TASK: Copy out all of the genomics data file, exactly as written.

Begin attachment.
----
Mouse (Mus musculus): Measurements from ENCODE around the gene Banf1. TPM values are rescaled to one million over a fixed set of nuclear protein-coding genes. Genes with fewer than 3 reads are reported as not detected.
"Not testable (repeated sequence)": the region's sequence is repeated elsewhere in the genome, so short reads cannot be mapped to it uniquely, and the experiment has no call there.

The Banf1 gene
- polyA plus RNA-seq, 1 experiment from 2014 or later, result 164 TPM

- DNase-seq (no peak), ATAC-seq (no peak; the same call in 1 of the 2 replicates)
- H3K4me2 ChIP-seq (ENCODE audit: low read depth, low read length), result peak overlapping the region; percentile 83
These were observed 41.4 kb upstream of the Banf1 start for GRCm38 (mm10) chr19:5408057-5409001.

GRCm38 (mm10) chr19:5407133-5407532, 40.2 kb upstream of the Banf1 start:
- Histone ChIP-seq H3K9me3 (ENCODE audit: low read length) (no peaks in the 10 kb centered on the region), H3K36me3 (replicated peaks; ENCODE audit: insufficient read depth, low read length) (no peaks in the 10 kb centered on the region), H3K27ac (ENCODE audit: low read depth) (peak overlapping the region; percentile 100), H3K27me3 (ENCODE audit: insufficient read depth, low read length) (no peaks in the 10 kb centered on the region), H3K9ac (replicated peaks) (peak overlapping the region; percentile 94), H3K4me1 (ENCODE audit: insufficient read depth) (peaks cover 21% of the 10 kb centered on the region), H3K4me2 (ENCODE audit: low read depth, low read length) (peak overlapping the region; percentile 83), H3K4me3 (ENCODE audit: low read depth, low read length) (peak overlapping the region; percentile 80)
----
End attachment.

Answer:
Mouse (Mus musculus): Measurements from ENCODE around the gene Banf1. TPM values are rescaled to one million over a fixed set of nuclear protein-coding genes. Genes with fewer than 3 reads are reported as not detected.
"Not testable (repeated sequence)": the region's sequence is repeated elsewhere in the genome, so short reads cannot be mapped to it uniquely, and the experiment has no call there.

The Banf1 gene
- polyA plus RNA-seq, 1 experiment from 2014 or later, result 164 TPM

- DNase-seq (no peak), ATAC-seq (no peak; the same call in 1 of the 2 replicates)
- H3K4me2 ChIP-seq (ENCODE audit: low read depth, low read length), result peak overlapping the region; percentile 83
These were observed 41.4 kb upstream of the Banf1 start for GRCm38 (mm10) chr19:5408057-5409001.

GRCm38 (mm10) chr19:5407133-5407532, 40.2 kb upstream of the Banf1 start:
- Histone ChIP-seq H3K9me3 (ENCODE audit: low read length) (no peaks in the 10 kb centered on the region), H3K36me3 (replicated peaks; ENCODE audit: insufficient read depth, low read length) (no peaks in the 10 kb centered on the region), H3K27ac (ENCODE audit: low read depth) (peak overlapping the region; percentile 100), H3K27me3 (ENCODE audit: insufficient read depth, low read length) (no peaks in the 10 kb centered on the region), H3K9ac (replicated peaks) (peak overlapping the region; percentile 94), H3K4me1 (ENCODE audit: insufficient read depth) (peaks cover 21% of the 10 kb centered on the region), H3K4me2 (ENCODE audit: low read depth, low read length) (peak overlapping the region; percentile 83), H3K4me3 (ENCODE audit: low read depth, low read length) (peak overlapping the region; percentile 80)